On October 3, 1929 The Dow Jones started to drop from a recent high of 381. The average of the Dow Jones then kept dropping throughout the week of October 14. The night of Monday October 21,1929, margin calls were heavy, and numerous Dutch and German sell calls came in overnight for the Tuesday morning opening. On Tuesday morning, out-of-town banks and corporations called in $150 million of call loans, and Wall Street was in a panic before the New York Stock Exchange opened.
On October 24, 1929, people began selling their stocks as fast as they could. Sell orders flooded market exchanges. On a normal day, only 750-800 members of the New York Stock Exchange started the Exchange. However, there were 1100 members on the floor for the morning opening. The Exchange then directed all employees to be on the floor since there were numerous margin calls and sell orders placed overnight and extra telephone staff was arranged at the members’ boxes around the floor. The Dow Jones Industrial Index closed at 299 that day.
October 29 was the beginning of the Crash. Within the first few hours the stock market was open, prices fell so far as to wipe out all the gains that had been made in the previous year. The Dow Jones Industrial Index closed at 230. Since the stock market was viewed as the chief indicator of the American economy, public confidence was shattered. Between October 29 and November 13 over $30 billion disappeared from the American economy. It took nearly twenty-five years for many stocks to recover.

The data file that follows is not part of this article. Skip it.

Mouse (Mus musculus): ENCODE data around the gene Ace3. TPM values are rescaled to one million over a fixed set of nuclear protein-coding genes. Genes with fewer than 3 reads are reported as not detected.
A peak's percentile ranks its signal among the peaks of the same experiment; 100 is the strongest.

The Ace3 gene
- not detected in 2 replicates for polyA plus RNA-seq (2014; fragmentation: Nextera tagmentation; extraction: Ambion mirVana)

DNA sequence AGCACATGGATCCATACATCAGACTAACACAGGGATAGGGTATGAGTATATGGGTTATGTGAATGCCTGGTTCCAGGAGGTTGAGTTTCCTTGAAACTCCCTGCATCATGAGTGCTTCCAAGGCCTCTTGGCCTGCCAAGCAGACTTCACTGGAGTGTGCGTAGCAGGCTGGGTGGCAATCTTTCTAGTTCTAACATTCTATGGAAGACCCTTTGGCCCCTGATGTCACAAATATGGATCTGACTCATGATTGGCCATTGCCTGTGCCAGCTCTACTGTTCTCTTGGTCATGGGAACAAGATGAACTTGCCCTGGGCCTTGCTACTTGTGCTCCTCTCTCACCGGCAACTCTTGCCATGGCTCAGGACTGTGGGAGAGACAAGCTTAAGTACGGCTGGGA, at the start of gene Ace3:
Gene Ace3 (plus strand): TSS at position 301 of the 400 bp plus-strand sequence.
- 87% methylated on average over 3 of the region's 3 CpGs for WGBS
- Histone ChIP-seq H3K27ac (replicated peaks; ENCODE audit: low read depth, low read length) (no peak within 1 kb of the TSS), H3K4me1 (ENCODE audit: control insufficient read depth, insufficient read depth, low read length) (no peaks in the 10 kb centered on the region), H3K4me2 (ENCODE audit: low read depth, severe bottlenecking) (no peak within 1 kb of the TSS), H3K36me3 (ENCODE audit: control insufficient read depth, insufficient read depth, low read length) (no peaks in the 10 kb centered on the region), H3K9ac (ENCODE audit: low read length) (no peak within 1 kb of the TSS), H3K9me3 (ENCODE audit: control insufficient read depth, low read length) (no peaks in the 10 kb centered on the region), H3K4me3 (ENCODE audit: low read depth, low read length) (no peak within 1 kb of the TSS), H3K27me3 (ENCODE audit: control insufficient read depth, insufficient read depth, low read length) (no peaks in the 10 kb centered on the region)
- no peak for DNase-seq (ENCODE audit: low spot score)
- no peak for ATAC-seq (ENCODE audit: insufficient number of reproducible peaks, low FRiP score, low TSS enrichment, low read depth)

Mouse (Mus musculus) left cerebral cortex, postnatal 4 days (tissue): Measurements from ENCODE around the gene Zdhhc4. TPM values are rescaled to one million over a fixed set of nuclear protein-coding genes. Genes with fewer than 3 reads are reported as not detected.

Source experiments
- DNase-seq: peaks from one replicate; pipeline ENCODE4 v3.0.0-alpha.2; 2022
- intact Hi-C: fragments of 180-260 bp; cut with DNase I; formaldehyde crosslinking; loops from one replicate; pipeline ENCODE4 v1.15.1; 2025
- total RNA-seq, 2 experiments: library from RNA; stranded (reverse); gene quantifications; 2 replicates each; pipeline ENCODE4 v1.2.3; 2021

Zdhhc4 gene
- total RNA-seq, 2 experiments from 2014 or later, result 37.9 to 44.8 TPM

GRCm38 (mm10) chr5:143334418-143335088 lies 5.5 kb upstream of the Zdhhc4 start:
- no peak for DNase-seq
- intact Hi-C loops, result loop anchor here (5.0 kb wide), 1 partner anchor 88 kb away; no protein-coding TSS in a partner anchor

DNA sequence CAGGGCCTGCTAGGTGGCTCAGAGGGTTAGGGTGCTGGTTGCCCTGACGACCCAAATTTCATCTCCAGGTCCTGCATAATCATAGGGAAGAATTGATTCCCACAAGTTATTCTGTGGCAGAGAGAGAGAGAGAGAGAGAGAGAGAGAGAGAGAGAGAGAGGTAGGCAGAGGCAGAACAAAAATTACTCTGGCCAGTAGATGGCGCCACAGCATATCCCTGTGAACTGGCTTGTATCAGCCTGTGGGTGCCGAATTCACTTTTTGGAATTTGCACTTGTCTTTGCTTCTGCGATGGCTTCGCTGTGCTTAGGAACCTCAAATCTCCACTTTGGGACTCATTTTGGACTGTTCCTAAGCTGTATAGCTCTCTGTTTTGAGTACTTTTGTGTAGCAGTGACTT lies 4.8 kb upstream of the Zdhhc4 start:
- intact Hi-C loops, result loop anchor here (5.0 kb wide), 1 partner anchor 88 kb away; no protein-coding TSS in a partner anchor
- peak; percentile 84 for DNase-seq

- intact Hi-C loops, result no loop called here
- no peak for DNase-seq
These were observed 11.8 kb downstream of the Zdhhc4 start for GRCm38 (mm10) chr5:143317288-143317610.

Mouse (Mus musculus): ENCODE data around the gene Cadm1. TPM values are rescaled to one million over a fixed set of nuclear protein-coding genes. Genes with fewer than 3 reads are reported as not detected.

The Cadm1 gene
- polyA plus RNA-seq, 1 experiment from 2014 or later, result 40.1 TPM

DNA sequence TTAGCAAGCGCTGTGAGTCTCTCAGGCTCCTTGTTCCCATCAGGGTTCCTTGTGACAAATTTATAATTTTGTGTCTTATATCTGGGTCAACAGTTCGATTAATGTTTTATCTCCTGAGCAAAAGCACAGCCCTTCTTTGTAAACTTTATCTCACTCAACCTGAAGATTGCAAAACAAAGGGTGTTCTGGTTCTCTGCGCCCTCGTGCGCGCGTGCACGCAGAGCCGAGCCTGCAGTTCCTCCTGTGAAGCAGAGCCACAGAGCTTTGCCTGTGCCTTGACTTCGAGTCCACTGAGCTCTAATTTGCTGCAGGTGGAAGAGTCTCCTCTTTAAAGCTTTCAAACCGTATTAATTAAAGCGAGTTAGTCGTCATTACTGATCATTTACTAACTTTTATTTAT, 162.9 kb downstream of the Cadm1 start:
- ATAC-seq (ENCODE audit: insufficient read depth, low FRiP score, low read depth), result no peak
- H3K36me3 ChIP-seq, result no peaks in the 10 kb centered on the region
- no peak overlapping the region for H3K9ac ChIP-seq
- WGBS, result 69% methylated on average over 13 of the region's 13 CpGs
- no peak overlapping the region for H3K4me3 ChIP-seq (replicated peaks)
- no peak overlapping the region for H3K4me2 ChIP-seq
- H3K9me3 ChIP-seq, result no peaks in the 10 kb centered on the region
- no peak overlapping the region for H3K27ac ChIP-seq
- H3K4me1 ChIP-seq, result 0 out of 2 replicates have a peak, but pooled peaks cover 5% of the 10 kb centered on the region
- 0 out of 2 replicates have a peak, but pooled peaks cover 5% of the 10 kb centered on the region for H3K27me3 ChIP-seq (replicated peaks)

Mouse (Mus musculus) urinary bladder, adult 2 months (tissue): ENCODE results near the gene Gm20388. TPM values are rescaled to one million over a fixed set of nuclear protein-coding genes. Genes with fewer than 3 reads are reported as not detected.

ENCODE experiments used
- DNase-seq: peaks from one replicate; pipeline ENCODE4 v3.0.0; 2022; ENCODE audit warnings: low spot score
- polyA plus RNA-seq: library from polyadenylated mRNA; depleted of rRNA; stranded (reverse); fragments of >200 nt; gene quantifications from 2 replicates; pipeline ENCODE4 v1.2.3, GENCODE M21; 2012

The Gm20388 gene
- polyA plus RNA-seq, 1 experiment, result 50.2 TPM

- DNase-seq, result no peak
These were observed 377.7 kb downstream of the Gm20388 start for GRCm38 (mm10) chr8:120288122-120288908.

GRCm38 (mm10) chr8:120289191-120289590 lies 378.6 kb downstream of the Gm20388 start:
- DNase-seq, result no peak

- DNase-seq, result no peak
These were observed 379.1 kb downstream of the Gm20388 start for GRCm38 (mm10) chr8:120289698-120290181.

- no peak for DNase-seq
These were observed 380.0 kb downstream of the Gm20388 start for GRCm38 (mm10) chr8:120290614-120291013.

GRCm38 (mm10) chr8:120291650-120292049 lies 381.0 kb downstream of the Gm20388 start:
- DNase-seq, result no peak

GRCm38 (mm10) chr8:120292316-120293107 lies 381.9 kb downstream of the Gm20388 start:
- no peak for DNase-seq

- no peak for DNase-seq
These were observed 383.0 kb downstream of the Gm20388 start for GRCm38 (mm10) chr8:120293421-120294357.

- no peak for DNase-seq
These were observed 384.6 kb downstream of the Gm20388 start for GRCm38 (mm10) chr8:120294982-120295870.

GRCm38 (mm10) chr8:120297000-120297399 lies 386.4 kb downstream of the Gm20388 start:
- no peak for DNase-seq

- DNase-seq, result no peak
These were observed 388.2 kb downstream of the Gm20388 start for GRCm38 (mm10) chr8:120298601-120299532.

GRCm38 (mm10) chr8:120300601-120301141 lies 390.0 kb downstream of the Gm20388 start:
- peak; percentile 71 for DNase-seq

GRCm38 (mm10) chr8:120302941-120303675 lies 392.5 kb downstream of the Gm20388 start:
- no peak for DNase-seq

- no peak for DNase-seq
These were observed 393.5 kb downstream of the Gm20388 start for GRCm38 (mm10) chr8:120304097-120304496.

The causes of the stock market crash were overpriced stocks, margin buying, federal reserve policy, and public officials repeated statements. Many people believe the stock shares were priced too high and the crash brought it down back to a normal level. The new President of the Federal Reserve Board Adolph Miller tightened the monetary policy and set out to lower the stock prices since he perceived that speculation led stocks to be overpriced, causing damage to the economy. Also, starting from the beginning of 1929, the interest rate charged on broker loans rose tremendously.
This policy reduced the amount of broker loans that originated from banks and lowered the liquidity of non-financial and other corporation that financed brokers and dealers. Also Herbert Hoover publicly stated that stocks were overvalued and that speculation hurt the economy. Hoover’s statement suggested to the public the lengths he was willing to go to control the stock market. These kinds of statements encouraged investors to believe that the market would continue to be strong, which could be one of the causes of the Crash.
After the stock market crash, production fell by nearly 50 percent from the business cycle peak in August 1929 to the trough in March 1933. At the same time, the overall price level dropped by about one-third. Since the Great Depression happened after the 1929 stock market crash, many people blamed it for the economic collapse. Some held President Hoover responsible; others targeted the brokers, bankers, and businessmen. After this terrible crash we were able to slowly recover and learn from what has happened on Black Thursday.